Anxiety, Depression and Shame

I was Googling JK Rowling the other day – I can’t fully remember why, but most likely it was either to look at her sassy Twitter responses or to see if I could find an interview where she finally admitted Hogwarts is actually real #stillhopingformyHogwartsletter – but anyway, I actually came across what she had to say about her experience with depression, in particular, one interview she gave in 2008 to Adeel Amini for a student newspaper in Edinburgh (I truly cannot find the original article online anywhere, or I would link it) where she said: “The funny thing is, I have never been remotely ashamed of having been depressed. Never… I think I’m abnormally shameless on that account because what’s to be ashamed of?… I went through a really rough time and I’m quite proud of the fact that I got out of that.”

Upon reading this I had a total “huh” moment. You know, where you sort of stop what you’re doing, “huh” and sit back in your chair with a puzzled expression – this most commonly occurs after checking bank balances, but it can happen other times too. I realised that it had literally never occurred to me that it was possible for ME to not feel ashamed of suffering from anxiety and depression. I know I’ve written a lot, and in my life I’ve spoken out a lot, on breaking the stigma around mental health issues and about the importance of realising that anxiety and depression are illnesses and not choices, BUT, what I realised after reading the JK Rowling interview was that I think on some level a lot of what I’ve written has actually been about trying to convince myself that I have nothing to be ashamed of, despite the overwhelming feelings of shame I actually have surrounding my own illness.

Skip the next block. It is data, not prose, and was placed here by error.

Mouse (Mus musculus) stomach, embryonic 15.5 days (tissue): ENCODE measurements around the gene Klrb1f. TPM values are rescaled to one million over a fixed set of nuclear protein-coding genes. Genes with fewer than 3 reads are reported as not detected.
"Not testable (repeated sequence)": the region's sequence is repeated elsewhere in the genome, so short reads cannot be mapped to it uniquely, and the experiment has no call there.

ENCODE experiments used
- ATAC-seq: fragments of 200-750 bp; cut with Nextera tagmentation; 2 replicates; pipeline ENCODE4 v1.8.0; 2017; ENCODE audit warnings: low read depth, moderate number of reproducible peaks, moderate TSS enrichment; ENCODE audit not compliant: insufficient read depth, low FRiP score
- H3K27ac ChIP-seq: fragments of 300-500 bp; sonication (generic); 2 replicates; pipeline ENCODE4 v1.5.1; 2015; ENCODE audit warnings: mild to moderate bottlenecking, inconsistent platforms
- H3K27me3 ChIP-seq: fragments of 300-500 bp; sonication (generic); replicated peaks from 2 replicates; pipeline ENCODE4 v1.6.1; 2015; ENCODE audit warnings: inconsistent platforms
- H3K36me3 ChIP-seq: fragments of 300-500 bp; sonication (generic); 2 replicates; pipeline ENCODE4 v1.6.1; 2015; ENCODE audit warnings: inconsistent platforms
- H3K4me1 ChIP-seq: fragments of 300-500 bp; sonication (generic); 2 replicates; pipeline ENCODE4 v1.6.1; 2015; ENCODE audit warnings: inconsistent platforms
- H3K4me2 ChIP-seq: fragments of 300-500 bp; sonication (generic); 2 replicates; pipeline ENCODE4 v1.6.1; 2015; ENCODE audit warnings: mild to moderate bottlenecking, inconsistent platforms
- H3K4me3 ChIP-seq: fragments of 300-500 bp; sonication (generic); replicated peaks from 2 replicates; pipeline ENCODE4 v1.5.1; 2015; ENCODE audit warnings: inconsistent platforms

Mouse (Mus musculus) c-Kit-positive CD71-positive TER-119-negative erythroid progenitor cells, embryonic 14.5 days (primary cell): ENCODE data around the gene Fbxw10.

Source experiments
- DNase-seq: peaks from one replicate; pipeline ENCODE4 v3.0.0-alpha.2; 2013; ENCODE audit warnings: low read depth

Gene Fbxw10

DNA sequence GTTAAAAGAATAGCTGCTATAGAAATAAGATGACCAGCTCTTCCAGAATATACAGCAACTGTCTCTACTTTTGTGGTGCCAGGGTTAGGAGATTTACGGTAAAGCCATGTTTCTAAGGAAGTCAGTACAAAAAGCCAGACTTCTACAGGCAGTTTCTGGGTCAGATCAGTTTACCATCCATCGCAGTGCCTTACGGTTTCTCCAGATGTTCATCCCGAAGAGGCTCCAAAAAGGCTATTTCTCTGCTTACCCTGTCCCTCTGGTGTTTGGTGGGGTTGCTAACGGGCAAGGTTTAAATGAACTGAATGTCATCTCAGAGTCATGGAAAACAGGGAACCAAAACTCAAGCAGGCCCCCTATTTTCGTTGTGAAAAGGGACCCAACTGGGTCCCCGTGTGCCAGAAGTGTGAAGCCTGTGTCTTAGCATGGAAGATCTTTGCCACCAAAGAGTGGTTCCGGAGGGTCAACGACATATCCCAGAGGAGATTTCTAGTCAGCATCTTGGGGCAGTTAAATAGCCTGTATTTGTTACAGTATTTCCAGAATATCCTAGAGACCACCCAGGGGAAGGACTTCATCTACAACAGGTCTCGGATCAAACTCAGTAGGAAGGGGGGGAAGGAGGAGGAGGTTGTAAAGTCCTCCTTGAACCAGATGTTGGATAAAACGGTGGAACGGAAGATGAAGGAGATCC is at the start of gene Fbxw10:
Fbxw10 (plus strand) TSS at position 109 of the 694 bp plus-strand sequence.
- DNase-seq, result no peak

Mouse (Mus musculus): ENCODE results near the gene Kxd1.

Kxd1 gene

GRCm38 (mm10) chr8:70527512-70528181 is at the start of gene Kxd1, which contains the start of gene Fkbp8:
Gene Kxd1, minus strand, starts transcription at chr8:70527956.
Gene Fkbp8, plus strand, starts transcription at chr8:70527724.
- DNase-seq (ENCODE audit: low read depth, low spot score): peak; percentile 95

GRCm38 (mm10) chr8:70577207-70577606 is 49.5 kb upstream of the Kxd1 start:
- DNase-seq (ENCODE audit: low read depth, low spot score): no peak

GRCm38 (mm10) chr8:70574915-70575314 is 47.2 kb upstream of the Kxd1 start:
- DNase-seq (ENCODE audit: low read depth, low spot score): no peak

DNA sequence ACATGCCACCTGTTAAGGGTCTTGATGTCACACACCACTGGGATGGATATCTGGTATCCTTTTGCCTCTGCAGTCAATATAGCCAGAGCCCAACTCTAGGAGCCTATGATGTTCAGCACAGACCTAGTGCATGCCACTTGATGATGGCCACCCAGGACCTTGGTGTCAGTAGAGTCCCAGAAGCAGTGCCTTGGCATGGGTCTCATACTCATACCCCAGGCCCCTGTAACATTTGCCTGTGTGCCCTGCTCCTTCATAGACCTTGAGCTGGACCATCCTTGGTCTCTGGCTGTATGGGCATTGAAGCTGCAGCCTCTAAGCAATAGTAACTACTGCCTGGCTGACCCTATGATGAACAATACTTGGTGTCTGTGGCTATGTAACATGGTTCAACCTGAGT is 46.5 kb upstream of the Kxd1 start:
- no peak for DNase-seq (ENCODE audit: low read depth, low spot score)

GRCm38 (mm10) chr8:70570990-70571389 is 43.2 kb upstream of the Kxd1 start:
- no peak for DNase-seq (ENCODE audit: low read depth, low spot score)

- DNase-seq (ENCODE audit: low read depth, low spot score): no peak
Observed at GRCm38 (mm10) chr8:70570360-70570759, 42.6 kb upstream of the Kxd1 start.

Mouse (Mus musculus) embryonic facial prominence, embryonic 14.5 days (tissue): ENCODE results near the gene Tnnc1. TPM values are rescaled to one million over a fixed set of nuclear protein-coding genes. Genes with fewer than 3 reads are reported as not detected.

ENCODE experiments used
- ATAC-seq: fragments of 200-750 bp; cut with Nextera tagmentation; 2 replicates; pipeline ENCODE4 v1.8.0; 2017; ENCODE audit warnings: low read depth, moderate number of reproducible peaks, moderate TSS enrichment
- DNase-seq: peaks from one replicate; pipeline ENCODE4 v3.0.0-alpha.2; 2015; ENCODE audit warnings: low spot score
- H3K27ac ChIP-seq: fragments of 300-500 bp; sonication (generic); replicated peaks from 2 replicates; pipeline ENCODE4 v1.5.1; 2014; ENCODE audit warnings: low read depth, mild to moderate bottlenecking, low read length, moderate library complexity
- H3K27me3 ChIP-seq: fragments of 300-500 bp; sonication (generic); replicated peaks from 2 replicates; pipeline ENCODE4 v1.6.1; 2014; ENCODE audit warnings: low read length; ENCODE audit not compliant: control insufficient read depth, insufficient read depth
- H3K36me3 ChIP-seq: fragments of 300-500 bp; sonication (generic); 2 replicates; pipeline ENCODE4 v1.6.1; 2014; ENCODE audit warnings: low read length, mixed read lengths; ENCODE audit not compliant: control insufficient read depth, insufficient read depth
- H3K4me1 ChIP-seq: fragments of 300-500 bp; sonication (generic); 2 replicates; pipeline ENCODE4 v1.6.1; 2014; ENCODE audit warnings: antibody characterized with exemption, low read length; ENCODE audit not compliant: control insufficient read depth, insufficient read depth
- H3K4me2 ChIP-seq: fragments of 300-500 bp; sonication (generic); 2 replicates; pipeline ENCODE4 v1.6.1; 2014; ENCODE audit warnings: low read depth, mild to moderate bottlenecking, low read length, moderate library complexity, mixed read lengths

Regarding other people suffering from depression or anxiety, I can honestly say that not a single part of me believes they should be ashamed of this – but my own health? Yeah, there’s a lot of shame there. The time I had a very bad panic attack whilst on holiday with my best friend and had to come home? Shame. Leaving my job because I was too ill to function in the work place? Shame. Every time I’ve missed an event, every time I’ve cried at the wrong time, every phone call I couldn’t answer and every friendship I’ve been unable to maintain? Shame.